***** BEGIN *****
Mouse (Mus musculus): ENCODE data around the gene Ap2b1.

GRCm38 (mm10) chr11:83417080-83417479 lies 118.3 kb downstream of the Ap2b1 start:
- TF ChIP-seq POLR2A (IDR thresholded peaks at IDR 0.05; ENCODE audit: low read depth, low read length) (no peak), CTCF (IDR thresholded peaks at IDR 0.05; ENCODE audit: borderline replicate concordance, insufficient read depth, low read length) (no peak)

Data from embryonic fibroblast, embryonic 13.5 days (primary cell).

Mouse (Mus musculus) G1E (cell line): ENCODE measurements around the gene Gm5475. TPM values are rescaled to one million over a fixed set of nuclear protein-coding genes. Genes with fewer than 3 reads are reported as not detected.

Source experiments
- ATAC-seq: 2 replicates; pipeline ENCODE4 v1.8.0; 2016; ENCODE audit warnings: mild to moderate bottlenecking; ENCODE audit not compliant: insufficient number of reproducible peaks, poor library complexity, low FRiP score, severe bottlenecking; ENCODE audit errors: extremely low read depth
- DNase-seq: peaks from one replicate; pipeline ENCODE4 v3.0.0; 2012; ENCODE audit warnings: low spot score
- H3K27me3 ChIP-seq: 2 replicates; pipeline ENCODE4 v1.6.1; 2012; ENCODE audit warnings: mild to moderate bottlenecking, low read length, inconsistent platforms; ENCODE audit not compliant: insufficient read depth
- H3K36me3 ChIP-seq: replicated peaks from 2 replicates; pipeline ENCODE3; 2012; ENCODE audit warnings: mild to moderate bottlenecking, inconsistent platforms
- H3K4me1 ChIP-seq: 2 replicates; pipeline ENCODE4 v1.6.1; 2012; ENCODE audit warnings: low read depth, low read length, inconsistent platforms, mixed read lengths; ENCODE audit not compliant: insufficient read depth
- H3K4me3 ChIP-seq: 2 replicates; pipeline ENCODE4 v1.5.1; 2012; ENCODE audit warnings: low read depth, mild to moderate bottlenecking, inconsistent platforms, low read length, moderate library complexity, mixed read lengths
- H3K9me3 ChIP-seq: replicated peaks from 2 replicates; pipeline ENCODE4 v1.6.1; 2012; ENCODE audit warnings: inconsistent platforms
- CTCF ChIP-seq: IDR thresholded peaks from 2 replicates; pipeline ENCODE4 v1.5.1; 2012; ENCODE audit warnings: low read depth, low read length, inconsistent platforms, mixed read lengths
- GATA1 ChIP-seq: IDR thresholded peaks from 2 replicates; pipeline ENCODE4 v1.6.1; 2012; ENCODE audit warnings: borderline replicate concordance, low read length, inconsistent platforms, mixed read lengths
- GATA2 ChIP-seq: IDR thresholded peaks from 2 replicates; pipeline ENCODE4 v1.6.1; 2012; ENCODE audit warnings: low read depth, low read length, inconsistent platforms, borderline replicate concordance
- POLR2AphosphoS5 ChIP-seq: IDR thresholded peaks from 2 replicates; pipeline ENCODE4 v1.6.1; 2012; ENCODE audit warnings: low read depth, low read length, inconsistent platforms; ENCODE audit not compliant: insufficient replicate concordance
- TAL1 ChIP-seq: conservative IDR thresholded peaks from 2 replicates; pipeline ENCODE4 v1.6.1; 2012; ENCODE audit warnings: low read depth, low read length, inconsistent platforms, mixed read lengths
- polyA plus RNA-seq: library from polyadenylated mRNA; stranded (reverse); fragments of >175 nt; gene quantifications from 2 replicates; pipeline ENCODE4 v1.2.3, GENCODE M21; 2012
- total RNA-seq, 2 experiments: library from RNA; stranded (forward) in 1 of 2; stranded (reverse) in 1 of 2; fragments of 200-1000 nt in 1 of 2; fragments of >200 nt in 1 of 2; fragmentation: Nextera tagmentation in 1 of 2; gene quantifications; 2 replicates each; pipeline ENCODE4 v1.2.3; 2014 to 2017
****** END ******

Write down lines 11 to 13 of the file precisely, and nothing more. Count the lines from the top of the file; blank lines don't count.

- H3K4me1 ChIP-seq: 2 replicates; pipeline ENCODE4 v1.6.1; 2012; ENCODE audit warnings: low read depth, low read length, inconsistent platforms, mixed read lengths; ENCODE audit not compliant: insufficient read depth
- H3K4me3 ChIP-seq: 2 replicates; pipeline ENCODE4 v1.5.1; 2012; ENCODE audit warnings: low read depth, mild to moderate bottlenecking, inconsistent platforms, low read length, moderate library complexity, mixed read lengths
- H3K9me3 ChIP-seq: replicated peaks from 2 replicates; pipeline ENCODE4 v1.6.1; 2012; ENCODE audit warnings: inconsistent platforms